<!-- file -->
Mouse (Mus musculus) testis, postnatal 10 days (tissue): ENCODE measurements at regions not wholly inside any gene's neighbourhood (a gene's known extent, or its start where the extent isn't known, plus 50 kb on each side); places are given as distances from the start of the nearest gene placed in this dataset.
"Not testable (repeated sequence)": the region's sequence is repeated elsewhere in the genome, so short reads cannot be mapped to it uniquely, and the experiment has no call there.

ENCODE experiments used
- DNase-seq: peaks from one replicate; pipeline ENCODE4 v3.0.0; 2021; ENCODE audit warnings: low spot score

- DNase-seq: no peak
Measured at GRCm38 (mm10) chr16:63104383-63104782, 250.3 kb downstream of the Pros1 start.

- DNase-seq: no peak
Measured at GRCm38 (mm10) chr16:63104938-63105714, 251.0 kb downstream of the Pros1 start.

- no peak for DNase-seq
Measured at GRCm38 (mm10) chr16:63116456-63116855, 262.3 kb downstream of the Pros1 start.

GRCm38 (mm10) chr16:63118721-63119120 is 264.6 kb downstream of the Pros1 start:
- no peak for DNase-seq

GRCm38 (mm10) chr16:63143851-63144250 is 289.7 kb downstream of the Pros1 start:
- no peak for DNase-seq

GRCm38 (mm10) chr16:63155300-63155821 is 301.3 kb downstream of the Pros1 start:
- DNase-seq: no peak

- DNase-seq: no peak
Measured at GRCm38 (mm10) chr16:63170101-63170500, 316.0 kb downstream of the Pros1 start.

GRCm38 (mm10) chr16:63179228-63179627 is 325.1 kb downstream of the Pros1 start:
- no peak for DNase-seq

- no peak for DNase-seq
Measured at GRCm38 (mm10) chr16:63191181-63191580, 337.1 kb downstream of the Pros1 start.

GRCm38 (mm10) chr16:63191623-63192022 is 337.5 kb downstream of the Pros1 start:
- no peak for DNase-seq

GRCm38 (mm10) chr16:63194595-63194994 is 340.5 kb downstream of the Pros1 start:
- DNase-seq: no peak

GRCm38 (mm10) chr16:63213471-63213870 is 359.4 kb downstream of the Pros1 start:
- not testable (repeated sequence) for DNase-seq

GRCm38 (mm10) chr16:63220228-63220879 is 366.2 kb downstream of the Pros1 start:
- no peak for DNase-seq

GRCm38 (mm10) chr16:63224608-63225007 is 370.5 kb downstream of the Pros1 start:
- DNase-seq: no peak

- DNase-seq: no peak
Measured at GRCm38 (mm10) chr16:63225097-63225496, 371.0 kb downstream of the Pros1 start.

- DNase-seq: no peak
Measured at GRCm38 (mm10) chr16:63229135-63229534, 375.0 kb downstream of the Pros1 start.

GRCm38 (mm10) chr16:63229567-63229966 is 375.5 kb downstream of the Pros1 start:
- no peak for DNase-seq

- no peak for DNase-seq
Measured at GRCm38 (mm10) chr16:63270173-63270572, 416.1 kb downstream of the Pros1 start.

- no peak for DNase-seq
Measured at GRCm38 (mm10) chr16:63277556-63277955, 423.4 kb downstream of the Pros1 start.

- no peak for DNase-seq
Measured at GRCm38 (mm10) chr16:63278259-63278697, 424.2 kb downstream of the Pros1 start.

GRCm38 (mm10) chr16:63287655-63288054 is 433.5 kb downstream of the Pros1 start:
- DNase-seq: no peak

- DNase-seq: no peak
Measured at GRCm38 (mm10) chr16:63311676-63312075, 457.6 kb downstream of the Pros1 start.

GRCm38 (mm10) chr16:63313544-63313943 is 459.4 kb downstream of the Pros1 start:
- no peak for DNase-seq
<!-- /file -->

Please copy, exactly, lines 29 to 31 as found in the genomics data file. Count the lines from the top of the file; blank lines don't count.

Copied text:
GRCm38 (mm10) chr16:63220228-63220879 is 366.2 kb downstream of the Pros1 start:
- no peak for DNase-seq

GRCm38 (mm10) chr16:63224608-63225007 is 370.5 kb downstream of the Pros1 start: